37 The Islamic Republic of Iran’s cybersecurity strategy: challenges in an era of cyber uncertainty (Filiz Katman)

    Part IV: The Americas

    38 Canada’s cyber security in a globalized environment: challenges and opportunities (Kawser Ahmed)

    39 The United States: a declining hegemon in Cyberspace? (Mary Manjikian)

    40 Jamaica’s cybercrime and cyber-security: policies, laws, and strategies (Suzette A. Haughton)

    41 Mexico and cybersecurity: policies, challenges, and concerns (Saúl M. Rodríguez and Nicolás Velásquez)

    42 Colombia’s cybersecurity predicament: state making, strategic challenges and the cyberspace (Florent Frasson-Quenoz and Cesar Augusto Niño González)

    43 Cybersecurity Governance in Brazil: Keeping Silos or Building Bridges? Louise Marie Hurel and Luisa Cruz Lobato

    Part V: Africa

    44 Securitizing Cyber Space in Egypt: the Dilemma of Cybersecurity and Democracy (Bassant Hassib and Nardine Alnemr)

    45 Security through the Arab Winter: cyber strategies in postrevolutionary Tunisia (Nabil Ouassini)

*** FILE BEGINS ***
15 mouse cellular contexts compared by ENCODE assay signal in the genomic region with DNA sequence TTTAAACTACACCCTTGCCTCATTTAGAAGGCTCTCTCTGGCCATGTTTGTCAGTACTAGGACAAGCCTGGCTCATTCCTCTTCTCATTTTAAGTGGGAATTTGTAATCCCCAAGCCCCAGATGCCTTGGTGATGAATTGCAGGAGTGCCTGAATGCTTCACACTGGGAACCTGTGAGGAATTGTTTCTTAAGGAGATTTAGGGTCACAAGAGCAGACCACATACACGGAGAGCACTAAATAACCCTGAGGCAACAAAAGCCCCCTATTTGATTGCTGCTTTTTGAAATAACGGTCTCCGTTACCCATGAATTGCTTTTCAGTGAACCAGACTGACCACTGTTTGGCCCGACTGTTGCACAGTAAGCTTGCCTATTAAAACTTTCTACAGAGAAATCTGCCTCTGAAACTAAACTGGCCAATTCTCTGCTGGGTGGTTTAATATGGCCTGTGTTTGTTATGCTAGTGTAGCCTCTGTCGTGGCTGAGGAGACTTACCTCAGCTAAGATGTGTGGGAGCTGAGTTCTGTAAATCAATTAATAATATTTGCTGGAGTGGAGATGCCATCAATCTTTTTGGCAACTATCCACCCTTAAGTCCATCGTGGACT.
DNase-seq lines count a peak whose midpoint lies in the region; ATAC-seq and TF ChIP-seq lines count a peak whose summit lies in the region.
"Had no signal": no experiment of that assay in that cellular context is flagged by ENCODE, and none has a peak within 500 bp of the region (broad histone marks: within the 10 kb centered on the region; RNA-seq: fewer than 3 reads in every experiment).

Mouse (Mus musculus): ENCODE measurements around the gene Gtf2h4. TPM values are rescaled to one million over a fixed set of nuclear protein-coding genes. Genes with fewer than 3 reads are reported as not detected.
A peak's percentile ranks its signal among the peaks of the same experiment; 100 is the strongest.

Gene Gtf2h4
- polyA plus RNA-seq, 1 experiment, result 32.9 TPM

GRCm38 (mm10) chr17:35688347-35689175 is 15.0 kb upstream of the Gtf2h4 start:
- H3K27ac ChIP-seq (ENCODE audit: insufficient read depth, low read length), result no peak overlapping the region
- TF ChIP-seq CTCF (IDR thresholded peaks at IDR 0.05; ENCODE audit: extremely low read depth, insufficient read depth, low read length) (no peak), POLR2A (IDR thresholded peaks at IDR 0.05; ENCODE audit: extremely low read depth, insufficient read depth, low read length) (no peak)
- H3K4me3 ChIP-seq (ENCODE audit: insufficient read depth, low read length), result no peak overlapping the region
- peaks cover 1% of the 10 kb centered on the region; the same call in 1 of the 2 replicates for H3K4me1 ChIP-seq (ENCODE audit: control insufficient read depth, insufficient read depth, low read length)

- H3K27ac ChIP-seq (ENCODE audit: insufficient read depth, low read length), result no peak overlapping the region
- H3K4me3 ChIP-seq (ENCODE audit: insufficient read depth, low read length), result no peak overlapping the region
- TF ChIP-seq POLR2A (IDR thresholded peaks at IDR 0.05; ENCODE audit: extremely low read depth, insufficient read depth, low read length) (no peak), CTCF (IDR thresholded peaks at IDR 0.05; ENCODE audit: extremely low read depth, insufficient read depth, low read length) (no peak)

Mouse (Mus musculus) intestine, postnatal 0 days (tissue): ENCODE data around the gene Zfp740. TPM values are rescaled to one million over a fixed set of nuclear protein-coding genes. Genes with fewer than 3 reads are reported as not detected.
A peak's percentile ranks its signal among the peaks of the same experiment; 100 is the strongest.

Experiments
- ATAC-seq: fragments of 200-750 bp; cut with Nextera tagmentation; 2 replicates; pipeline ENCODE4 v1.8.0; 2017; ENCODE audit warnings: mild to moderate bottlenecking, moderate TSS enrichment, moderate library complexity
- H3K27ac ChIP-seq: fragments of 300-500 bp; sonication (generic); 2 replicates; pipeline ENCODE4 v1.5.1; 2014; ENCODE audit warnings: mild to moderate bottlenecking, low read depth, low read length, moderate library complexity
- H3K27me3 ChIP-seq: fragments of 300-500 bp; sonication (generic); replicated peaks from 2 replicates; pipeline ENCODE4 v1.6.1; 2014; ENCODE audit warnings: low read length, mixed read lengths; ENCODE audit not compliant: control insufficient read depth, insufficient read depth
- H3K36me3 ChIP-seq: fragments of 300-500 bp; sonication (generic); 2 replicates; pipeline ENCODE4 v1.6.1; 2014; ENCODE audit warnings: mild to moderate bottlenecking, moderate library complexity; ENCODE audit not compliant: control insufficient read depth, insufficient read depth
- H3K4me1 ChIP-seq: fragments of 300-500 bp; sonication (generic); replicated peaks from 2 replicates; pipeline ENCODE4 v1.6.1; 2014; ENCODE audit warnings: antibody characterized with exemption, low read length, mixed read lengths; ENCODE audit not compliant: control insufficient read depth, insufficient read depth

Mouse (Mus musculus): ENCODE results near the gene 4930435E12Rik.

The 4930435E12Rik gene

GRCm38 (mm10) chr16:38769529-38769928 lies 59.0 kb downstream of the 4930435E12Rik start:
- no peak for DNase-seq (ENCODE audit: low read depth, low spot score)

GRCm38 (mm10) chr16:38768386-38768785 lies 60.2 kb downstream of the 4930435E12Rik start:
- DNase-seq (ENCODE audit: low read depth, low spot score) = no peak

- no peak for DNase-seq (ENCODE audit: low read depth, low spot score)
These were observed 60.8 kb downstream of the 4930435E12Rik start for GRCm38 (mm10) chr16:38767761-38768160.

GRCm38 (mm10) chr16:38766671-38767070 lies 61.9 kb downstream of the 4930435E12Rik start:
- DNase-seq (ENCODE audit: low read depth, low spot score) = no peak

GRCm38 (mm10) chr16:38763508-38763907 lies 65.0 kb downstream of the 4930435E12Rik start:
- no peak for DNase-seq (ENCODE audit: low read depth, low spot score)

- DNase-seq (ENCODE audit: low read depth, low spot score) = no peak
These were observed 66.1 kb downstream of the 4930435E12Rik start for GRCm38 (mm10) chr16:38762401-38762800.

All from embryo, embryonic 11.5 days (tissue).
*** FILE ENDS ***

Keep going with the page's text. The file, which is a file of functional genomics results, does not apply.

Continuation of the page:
46 Cyber security in Kenya: balancing economic security and internet freedom (James D. Fielder)

    47 Cybersecurity policy in Nigeria: a tool for national security and economic prosperity (Adewunmi J. Falode)

    48 Cybersecurity in Ghana: past, present, and future (Anwar Ouassini and Mostafa Amini)

    49 Building a Cyber Fortress in Africa: uganda’s cyber security capacities and challenges (Scott N. Romaniuk and David Andrew Omona)

    50 Cybersecurity in South Africa: status, governance, and prospects (Raymond Steenkamp-Fonseca and Jo-Ansie van Wyk)

    51 Algorithms of oppression? aU’s cybersecurity policy and its enforcement in Africa (Joshua Oreoluwa Akintayo)